Independent directors of Macmahon have recommended shareholders vote in favour of the proposed sale to Leighton Holdings, concluding they will be better off if the transaction proceeds.
The construction company announced a general meeting will be held on February 26.
Macmahon entered into an Asset Purchase Agreement (APA) on Christmas Eve with Leighton, who is already the majority shareholder in the company.
In a statement released today, the company said “the proposed transaction is in the best interests of Macmahon’s shareholders”.
Ernst & Young in its independent report have concurred, stating “the proposed transaction is not fair but reasonable”.
The assessment that the deal is “not fair” is based on a difference of $1.4 million, which Macmahon said was “comparatively small relative to the market capitalisation” of the company and the potential costs incurred if the sale was not completed.
“Macmahon’s shareholders are likely to be better off if the proposed transaction proceeds,” Ernst & Young stated.
The sale of the construction division will see Macmahon become a dedicated full-service mining contractor, and will provide certainty as the company pursues this strategy Macmahon chairman Ken Scott-Mackenzie said.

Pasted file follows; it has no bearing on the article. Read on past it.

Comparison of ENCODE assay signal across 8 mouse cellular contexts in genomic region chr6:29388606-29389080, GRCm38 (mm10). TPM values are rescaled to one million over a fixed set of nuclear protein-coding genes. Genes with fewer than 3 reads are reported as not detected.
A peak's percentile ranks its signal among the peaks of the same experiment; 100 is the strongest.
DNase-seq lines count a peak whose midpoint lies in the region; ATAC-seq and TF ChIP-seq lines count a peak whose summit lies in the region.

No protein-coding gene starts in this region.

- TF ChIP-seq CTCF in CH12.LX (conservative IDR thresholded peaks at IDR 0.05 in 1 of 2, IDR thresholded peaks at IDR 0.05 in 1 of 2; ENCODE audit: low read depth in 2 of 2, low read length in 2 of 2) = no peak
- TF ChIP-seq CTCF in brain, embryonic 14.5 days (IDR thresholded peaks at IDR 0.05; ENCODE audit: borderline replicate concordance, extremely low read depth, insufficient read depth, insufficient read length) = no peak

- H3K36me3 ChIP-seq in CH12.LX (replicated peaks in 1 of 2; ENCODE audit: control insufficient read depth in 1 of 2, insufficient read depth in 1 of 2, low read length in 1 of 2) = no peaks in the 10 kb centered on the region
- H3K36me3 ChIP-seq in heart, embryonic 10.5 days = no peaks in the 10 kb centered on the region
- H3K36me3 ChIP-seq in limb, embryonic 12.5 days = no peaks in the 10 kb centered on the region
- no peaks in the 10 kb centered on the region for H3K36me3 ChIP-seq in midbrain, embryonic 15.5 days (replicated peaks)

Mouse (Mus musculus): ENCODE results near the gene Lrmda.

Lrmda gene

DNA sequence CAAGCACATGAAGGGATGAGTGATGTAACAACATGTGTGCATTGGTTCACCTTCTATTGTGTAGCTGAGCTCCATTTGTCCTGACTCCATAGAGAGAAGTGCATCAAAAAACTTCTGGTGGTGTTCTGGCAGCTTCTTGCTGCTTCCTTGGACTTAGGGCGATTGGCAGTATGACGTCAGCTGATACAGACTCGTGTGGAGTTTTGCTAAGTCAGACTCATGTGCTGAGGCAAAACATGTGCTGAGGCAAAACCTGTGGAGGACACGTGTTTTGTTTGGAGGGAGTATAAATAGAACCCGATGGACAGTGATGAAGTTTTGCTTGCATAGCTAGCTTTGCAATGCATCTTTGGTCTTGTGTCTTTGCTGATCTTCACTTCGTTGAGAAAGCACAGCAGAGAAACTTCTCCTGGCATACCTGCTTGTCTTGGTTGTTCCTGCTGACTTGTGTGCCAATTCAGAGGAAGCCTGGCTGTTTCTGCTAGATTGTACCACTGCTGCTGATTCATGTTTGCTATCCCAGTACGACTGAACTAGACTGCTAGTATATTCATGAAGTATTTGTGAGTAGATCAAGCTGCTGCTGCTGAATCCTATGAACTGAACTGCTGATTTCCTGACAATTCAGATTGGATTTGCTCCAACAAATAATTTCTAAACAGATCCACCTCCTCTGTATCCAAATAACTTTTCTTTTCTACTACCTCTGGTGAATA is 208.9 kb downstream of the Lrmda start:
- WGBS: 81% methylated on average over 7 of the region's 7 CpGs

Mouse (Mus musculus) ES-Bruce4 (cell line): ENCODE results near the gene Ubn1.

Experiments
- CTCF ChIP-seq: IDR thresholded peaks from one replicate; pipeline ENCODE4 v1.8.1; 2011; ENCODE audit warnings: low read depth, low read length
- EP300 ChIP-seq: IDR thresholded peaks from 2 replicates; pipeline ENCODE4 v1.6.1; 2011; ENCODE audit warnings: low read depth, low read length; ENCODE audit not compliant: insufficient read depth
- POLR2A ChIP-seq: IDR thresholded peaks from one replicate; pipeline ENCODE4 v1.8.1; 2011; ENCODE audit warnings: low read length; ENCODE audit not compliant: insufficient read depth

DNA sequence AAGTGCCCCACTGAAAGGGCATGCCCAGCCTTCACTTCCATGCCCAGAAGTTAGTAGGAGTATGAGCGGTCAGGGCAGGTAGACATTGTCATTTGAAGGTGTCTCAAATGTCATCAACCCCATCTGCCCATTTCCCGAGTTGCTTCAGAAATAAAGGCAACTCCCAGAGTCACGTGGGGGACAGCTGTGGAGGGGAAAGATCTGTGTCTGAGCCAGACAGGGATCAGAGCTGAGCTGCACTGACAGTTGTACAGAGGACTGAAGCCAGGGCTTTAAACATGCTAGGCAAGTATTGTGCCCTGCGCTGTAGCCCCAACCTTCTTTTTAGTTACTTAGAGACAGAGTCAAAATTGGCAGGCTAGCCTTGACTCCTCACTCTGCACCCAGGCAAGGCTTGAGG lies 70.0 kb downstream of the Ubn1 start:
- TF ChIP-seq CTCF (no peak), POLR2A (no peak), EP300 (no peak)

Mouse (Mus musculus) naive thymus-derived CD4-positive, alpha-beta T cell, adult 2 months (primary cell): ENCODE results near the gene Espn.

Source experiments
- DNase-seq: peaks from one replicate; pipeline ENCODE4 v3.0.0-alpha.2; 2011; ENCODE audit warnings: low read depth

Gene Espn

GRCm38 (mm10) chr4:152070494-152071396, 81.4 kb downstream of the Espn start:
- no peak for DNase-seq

“The proposed transaction with Leighton allows Macmahon to focus on pursuing our strategy of growing and developing our successful mining operations, in line with our new strategic direction,” Scott-Mackenzie said.
“Our construction business was not positioned to be competitive or deliver sustainable earnings in the future due to its insufficient scale, high overheads, and challenges in attracting and retaining key management personnel.
“By selling the majority of our construction projects, we will be able to focus on building the strength and reputation of our mining operations, which reduced our risk profile and is expected to deliver more consistent and sustainable earnings,” he said.
The sale process between Macmahon and Leighton has not been without controversy.
Recent bids from another player, Singaporean based construction company, Sembawang erupted in a tit-for-tat war of words, Australian Mining reported.
But the subsequent signing of a Memorandum of Understanding and APA with Leighton Holdings meant Macmahon could not grant due diligence access to Sembawang.
“I would encourage shareholders not to be distracted by the recent approaches from Sembawang in relation to our construction business,” Scott-Mackenzie said on the Sembawang issue.
“The independent directors gave thorough consideration to the Sembawang approaches and unanimously rejected them upon considering all aspects of their proposals,” he said.
Macmahon said the rejection was based on the limited information provided by Semawang, and the conditional nature and overall uncertainty of their proposals.
“To walk away from the certainty of the transaction with Leighton in the hope of doing a better deal with Sembawang based on a highly conditional, indicative proposal is an unacceptable rick which is considered not to be in the best interests of our shareholder.
“The actions of Sembawang to date certainly discourage any such leap of faith.”